"What's the matter?" said Len. He looked over her shoulder.

The last line on the page read:

to be continued in our next

Moira's hands curled into small helpless fists. After a moment, she turned off the machine.

"What?" said Len incredulously. "To be continued—what kind of talk is that?"

"He says he's bored with the novel," Moira replied dully. "He says he knows the ending, so it's artistically complete; it doesn't matter whether anybody else thinks so or not." She paused. "But he says that isn't the real reason."


"He's got two reasons. One is that he doesn't want to finish the book till he's certain he'll have complete control of the money it earns."

"Yes," said Len, swallowing a lump of anger, "that makes a certain amount of sense. It's his book. If he wants guarantees...."

"You haven't heard the other one."

"All right, let's have it."

"He wants to teach us—so we'll never forget—who the boss is in this family."


en, I'm awfully tired," Moira complained piteously, late that night.

"Let's just go over it once more. There has to be some way. He still isn't talking to you?"

"I haven't felt anything from him for the last twenty minutes. I think he's asleep."

"All right, let's suppose he isn't going to listen to reason—"

"I think we'd better."

Len made an incoherent noise. "Well, okay. I still don't see why we can't write the last chapter ourselves. It'd only be a few pages."

"Go ahead and try."

"Not me. You've done a little writing. Damned good, too. And if you're so sure all the clues are there—Look, if you say you can't do it, all right, we'll hire somebody. A professional writer. It happens all the time. Thorne Smith's last novel—"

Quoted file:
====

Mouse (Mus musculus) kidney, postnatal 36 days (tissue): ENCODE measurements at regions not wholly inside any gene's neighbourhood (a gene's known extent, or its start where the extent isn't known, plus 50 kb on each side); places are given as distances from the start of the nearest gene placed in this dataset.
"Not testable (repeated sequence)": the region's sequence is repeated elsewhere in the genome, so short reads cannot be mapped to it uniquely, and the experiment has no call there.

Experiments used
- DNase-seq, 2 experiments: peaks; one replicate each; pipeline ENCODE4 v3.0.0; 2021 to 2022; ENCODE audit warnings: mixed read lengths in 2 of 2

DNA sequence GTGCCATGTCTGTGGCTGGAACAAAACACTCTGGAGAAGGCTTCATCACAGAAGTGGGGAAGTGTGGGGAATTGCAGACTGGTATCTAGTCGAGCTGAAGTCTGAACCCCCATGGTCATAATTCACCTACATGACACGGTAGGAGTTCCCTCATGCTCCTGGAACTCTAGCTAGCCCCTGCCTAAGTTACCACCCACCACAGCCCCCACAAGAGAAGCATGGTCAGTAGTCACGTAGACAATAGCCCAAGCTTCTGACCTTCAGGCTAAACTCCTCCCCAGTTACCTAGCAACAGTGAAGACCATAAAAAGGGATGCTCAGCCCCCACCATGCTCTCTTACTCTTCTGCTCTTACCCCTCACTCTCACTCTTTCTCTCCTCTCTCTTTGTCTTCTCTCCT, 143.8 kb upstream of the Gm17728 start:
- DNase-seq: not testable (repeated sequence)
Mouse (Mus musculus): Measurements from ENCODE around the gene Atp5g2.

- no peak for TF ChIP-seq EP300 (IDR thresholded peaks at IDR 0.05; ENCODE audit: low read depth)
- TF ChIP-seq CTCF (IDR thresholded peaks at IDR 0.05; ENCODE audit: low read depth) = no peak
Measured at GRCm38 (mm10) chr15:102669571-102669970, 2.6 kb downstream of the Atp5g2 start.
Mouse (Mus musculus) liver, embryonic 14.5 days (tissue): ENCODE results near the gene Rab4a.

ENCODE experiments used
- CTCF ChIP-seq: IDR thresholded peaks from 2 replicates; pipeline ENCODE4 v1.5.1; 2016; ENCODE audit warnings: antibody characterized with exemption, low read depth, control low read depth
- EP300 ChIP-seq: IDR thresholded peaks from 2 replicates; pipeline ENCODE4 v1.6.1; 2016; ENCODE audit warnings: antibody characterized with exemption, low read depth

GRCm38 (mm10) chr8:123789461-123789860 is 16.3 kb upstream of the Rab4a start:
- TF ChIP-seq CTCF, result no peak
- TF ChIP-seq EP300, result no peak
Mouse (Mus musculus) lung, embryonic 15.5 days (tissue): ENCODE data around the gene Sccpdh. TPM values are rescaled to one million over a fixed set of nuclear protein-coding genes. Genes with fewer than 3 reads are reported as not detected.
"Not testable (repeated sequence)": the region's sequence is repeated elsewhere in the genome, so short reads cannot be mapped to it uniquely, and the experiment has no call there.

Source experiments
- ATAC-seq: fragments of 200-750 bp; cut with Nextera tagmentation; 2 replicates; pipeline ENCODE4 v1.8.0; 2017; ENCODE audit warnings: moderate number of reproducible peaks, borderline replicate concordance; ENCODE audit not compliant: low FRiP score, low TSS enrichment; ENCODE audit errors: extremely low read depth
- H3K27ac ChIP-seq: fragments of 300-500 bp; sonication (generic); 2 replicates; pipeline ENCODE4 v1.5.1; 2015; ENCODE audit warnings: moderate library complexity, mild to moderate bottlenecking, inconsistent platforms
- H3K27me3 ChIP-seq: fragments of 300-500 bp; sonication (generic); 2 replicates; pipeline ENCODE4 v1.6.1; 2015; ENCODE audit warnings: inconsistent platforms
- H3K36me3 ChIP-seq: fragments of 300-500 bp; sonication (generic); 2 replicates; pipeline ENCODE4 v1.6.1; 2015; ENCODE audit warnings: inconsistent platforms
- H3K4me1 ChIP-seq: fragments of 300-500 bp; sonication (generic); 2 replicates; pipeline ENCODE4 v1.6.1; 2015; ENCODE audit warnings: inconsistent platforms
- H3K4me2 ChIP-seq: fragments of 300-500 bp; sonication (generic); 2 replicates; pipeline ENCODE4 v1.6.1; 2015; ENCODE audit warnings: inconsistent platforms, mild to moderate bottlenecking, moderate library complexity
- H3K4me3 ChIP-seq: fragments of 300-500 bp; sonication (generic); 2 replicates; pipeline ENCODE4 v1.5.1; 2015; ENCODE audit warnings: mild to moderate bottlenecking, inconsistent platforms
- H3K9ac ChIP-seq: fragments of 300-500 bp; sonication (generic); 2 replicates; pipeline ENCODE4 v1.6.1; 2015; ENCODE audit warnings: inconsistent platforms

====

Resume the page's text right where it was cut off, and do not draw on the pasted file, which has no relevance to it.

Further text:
"It wasn't Thorne Smith's and it wasn't a novel," she said dogmatically.

"But it sold. What one writer starts, another can finish."

"Nobody ever finished The Mystery of Edwin Drood."

"Oh, hell."

"Len, it's impossible. It is! Let me finish—if you're thinking we could have somebody rewrite the last part Leo did—"

"Yeah, I just thought of that."

"—even that wouldn't do any good. You'd have to go all the way back, almost to page one. It would be another story when you got through. Let's go to bed."

"Moy, do you remember when we used to worry about the law of opposites?"


"The law of opposites. When we used to be afraid the kid would turn out to be a pick-and-shovel man with a pointy head."

"Uh. Mm."

He turned. Moira was standing with one hand on her belly and the other behind her back. She looked as if she were about to start practicing a low bow and doubted she could make it.

"What's the matter now?" he asked.

"Pain in the small of my back."

"Bad one?"


"Belly hurt, too?"

She frowned. "Don't be foolish. I'm feeling for the contraction. There it comes."

"The—but you just said the small of your back."

"Where do you think labor pains usually start?"


he pains were coming at twenty-minute intervals and the taxi had not arrived. Moira was packed and ready. Len was trying to set her a good example by remaining calm. He strolled over to the wall calendar, gazed at it in an offhand manner, and turned away.

"Len, I know it's only the fifteenth of July," she said impatiently.

"Huh? I didn't say anything about that."

"You said it seven times. Sit down. You're making me nervous."

Len perched on the corner of the table, folded his arms, and immediately got up to look out the window. On the way back, he circled the table in an aimless way, picked up a bottle of ink and shook it to see if the cap was on tight, stumbled over a wastebasket, carefully up-ended it, and sat down with an air of Ici je suis, ici je reste.

"Nothing to worry about," he said firmly. "Women have kids all the time."


"What for?" he demanded violently.

Moira grinned at him, then winced slightly and looked at the clock. "Eighteen minutes this time. They're getting closer."